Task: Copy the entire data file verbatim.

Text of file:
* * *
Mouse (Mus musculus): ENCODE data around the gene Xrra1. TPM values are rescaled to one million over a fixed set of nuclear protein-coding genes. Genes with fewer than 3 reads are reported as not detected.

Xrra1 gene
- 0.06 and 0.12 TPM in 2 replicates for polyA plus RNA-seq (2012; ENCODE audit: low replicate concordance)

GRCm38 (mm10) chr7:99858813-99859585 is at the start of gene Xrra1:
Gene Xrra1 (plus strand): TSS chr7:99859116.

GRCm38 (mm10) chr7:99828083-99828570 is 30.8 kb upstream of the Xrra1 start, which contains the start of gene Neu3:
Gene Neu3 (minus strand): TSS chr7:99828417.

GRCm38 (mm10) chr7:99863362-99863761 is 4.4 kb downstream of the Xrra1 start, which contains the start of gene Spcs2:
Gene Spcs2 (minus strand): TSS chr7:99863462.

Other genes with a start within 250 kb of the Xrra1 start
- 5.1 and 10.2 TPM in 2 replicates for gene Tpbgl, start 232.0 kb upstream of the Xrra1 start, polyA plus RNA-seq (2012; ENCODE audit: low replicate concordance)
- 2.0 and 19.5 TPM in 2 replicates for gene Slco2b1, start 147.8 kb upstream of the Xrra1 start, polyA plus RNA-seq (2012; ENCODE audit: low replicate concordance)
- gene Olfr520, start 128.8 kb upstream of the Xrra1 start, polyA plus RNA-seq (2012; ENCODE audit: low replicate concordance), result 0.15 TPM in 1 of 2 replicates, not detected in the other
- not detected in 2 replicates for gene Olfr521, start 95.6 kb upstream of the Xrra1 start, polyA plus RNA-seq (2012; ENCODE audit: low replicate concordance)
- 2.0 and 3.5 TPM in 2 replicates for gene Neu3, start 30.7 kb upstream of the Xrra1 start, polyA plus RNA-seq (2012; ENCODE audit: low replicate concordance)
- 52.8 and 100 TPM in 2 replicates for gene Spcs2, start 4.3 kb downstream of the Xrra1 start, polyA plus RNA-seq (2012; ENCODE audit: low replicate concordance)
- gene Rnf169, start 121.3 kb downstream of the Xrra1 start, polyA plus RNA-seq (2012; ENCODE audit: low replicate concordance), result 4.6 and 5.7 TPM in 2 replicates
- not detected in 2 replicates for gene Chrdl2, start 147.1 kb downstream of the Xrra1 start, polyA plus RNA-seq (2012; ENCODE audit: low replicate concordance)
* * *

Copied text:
Mouse (Mus musculus): ENCODE data around the gene Xrra1. TPM values are rescaled to one million over a fixed set of nuclear protein-coding genes. Genes with fewer than 3 reads are reported as not detected.

Xrra1 gene
- 0.06 and 0.12 TPM in 2 replicates for polyA plus RNA-seq (2012; ENCODE audit: low replicate concordance)

GRCm38 (mm10) chr7:99858813-99859585 is at the start of gene Xrra1:
Gene Xrra1 (plus strand): TSS chr7:99859116.

GRCm38 (mm10) chr7:99828083-99828570 is 30.8 kb upstream of the Xrra1 start, which contains the start of gene Neu3:
Gene Neu3 (minus strand): TSS chr7:99828417.

GRCm38 (mm10) chr7:99863362-99863761 is 4.4 kb downstream of the Xrra1 start, which contains the start of gene Spcs2:
Gene Spcs2 (minus strand): TSS chr7:99863462.

Other genes with a start within 250 kb of the Xrra1 start
- 5.1 and 10.2 TPM in 2 replicates for gene Tpbgl, start 232.0 kb upstream of the Xrra1 start, polyA plus RNA-seq (2012; ENCODE audit: low replicate concordance)
- 2.0 and 19.5 TPM in 2 replicates for gene Slco2b1, start 147.8 kb upstream of the Xrra1 start, polyA plus RNA-seq (2012; ENCODE audit: low replicate concordance)
- gene Olfr520, start 128.8 kb upstream of the Xrra1 start, polyA plus RNA-seq (2012; ENCODE audit: low replicate concordance), result 0.15 TPM in 1 of 2 replicates, not detected in the other
- not detected in 2 replicates for gene Olfr521, start 95.6 kb upstream of the Xrra1 start, polyA plus RNA-seq (2012; ENCODE audit: low replicate concordance)
- 2.0 and 3.5 TPM in 2 replicates for gene Neu3, start 30.7 kb upstream of the Xrra1 start, polyA plus RNA-seq (2012; ENCODE audit: low replicate concordance)
- 52.8 and 100 TPM in 2 replicates for gene Spcs2, start 4.3 kb downstream of the Xrra1 start, polyA plus RNA-seq (2012; ENCODE audit: low replicate concordance)
- gene Rnf169, start 121.3 kb downstream of the Xrra1 start, polyA plus RNA-seq (2012; ENCODE audit: low replicate concordance), result 4.6 and 5.7 TPM in 2 replicates
- not detected in 2 replicates for gene Chrdl2, start 147.1 kb downstream of the Xrra1 start, polyA plus RNA-seq (2012; ENCODE audit: low replicate concordance)